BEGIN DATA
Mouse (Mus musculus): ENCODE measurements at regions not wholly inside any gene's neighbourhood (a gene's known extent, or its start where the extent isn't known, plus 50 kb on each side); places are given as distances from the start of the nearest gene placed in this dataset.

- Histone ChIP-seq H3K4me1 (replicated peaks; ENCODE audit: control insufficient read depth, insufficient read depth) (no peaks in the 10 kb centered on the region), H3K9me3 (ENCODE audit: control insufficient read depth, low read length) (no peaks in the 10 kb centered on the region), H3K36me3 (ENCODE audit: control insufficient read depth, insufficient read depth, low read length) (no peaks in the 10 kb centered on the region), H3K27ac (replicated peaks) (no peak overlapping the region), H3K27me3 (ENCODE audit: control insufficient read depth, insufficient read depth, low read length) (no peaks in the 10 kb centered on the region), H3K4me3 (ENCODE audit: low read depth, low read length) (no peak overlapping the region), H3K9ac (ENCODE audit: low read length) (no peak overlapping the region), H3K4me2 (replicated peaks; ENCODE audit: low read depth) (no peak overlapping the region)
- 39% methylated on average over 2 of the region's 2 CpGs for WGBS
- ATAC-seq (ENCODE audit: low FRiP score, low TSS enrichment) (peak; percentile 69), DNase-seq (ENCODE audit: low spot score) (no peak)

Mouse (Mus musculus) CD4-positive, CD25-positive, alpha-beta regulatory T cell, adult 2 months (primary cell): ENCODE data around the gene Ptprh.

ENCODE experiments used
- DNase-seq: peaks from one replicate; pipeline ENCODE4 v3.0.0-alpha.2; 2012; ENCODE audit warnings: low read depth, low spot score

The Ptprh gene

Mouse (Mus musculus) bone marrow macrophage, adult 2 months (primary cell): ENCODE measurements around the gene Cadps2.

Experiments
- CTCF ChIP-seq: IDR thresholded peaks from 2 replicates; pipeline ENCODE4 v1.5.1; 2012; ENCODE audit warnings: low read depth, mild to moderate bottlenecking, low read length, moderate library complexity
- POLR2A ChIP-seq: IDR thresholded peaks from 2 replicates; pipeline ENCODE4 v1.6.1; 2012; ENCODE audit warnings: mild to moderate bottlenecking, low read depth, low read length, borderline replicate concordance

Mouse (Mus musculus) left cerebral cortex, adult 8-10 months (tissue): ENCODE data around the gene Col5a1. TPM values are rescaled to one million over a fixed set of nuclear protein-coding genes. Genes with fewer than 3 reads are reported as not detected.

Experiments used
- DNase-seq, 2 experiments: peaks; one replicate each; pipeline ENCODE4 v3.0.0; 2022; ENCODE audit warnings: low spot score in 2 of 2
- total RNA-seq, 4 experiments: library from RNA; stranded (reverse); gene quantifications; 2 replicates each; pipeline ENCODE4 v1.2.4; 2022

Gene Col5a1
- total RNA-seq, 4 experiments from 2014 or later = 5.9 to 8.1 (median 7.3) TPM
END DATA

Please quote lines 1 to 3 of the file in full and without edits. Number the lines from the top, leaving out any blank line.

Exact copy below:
Mouse (Mus musculus): ENCODE measurements at regions not wholly inside any gene's neighbourhood (a gene's known extent, or its start where the extent isn't known, plus 50 kb on each side); places are given as distances from the start of the nearest gene placed in this dataset.

- Histone ChIP-seq H3K4me1 (replicated peaks; ENCODE audit: control insufficient read depth, insufficient read depth) (no peaks in the 10 kb centered on the region), H3K9me3 (ENCODE audit: control insufficient read depth, low read length) (no peaks in the 10 kb centered on the region), H3K36me3 (ENCODE audit: control insufficient read depth, insufficient read depth, low read length) (no peaks in the 10 kb centered on the region), H3K27ac (replicated peaks) (no peak overlapping the region), H3K27me3 (ENCODE audit: control insufficient read depth, insufficient read depth, low read length) (no peaks in the 10 kb centered on the region), H3K4me3 (ENCODE audit: low read depth, low read length) (no peak overlapping the region), H3K9ac (ENCODE audit: low read length) (no peak overlapping the region), H3K4me2 (replicated peaks; ENCODE audit: low read depth) (no peak overlapping the region)
- 39% methylated on average over 2 of the region's 2 CpGs for WGBS